Types Of Basal Cell Carcinoma
There are several different clinical subtypes of basal cell carcinoma (BCC). These include:
Approximately 60-80% of all BCCs are of the nodular variety. This type of BCC occurs more frequently on sun-exposed areas of the head and often presents as a papule or nodule1
Approximately 10-30% of all BCCs are the superficial variety. This type of BCC occurs most frequently on the trunk and is characterised by small buds of basaloid tumour cells extending from the epidermis1
The remaining cases of BCC represent the less common BCC types, including pigmented BCC (~6.7%)2 and morpheaform BCC (~5%).3 Morpheaform BCC, also called sclerosing or fibrosing BCC, is an aggressive infiltrating subtype with ill-defined borders, making complete excision a challenge1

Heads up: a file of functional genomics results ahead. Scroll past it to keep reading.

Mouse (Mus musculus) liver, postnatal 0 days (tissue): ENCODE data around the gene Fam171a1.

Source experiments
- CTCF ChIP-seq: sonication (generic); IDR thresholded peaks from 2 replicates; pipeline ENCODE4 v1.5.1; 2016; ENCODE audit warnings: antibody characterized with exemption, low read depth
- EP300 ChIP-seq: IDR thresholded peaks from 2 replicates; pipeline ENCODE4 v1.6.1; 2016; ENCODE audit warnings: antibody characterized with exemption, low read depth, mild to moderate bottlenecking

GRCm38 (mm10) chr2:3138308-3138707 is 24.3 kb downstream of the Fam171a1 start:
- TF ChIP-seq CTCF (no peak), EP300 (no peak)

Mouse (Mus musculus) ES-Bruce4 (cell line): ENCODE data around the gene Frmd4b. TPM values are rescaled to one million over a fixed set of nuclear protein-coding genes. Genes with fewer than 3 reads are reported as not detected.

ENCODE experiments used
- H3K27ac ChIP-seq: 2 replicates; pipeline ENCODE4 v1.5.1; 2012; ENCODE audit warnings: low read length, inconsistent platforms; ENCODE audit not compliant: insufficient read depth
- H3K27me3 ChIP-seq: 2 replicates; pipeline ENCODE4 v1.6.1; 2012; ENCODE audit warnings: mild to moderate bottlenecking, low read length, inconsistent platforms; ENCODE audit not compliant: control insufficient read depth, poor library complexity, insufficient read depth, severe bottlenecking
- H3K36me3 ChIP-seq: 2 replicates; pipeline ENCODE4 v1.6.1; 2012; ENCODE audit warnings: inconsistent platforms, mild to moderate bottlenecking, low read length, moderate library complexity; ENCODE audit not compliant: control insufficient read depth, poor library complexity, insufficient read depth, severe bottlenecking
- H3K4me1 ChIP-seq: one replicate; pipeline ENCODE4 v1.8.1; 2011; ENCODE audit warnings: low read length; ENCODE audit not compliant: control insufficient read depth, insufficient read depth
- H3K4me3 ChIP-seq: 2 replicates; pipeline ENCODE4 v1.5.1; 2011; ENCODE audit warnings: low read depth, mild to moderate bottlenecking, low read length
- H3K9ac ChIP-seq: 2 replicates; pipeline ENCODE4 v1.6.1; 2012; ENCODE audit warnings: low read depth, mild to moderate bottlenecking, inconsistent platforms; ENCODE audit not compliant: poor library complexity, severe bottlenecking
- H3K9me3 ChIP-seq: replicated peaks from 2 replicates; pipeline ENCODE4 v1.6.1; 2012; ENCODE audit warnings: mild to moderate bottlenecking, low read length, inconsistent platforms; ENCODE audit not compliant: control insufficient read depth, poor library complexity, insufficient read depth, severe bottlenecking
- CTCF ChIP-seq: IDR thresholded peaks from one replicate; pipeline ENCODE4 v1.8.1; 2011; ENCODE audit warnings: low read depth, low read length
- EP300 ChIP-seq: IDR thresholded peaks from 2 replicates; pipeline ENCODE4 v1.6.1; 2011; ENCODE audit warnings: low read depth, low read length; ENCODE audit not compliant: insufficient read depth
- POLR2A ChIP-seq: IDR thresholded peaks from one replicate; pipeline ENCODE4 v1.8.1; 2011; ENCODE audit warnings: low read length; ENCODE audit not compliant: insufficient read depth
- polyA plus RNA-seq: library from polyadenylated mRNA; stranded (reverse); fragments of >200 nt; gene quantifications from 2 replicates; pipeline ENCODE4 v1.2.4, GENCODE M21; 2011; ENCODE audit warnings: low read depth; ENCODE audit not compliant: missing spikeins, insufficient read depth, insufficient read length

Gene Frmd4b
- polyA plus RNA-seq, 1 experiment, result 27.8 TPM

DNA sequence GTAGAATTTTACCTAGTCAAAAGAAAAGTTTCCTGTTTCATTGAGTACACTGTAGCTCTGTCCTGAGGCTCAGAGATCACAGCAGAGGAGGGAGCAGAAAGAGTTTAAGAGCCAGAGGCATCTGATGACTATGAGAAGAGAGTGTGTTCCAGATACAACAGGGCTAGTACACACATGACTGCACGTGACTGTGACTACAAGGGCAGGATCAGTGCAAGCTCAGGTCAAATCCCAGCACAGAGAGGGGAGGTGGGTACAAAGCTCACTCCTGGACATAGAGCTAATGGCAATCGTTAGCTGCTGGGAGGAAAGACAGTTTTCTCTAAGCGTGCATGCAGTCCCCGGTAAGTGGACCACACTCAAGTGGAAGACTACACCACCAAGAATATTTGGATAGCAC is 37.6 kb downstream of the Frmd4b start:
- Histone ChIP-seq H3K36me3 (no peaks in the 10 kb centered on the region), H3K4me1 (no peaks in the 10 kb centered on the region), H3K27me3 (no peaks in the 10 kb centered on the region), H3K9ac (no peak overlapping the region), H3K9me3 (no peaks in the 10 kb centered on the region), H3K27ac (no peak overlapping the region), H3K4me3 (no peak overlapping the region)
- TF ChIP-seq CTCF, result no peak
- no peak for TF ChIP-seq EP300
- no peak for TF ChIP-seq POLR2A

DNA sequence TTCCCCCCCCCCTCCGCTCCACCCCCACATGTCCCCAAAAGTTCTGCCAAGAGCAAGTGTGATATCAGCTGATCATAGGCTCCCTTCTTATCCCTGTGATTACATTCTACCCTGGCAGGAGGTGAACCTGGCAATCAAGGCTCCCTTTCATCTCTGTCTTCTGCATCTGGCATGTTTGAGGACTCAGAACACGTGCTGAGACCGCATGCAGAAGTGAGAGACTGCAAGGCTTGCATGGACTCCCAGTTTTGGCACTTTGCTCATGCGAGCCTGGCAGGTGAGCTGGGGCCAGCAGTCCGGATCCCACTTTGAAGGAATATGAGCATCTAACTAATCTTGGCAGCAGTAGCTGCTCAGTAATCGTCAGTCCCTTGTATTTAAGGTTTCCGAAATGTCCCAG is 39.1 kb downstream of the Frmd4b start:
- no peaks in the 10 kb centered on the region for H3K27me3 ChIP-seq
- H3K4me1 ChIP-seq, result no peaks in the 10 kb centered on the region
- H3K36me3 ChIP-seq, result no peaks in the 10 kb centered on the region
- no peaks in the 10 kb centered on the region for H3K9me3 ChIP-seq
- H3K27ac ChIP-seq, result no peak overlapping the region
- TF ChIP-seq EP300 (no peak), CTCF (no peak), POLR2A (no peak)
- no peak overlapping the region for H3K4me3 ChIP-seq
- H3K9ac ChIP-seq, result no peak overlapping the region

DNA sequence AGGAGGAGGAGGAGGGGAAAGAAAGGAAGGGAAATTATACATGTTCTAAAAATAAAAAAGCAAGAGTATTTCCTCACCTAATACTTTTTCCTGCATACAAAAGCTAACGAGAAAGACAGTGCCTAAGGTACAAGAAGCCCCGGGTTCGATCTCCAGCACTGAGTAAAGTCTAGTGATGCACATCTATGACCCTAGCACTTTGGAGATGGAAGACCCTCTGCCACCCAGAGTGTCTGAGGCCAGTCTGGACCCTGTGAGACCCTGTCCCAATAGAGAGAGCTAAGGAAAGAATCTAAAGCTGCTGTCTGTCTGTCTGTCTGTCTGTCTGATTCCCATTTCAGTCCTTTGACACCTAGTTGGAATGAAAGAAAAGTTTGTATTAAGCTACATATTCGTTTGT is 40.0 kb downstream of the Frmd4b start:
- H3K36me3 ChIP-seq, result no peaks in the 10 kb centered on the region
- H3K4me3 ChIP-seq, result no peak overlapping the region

1. Weedon D, et al. Keratinocytic tumours. In: LeBoit PE, Burg G, Weedon D, Sarasain A, eds. WHO classification of tumours. Pathology and genetics of skin tumours. IARC Press: Lyon 2006.
2. Maloney et al. Pigmented basal cell carcinoma: Investigation of 70 cases. J Am Acad Dermatol. 1992;27(1):74-8.
3. Wong B, et al. Basal Cell Carcinoma. BMJ. 2003;327:794-798.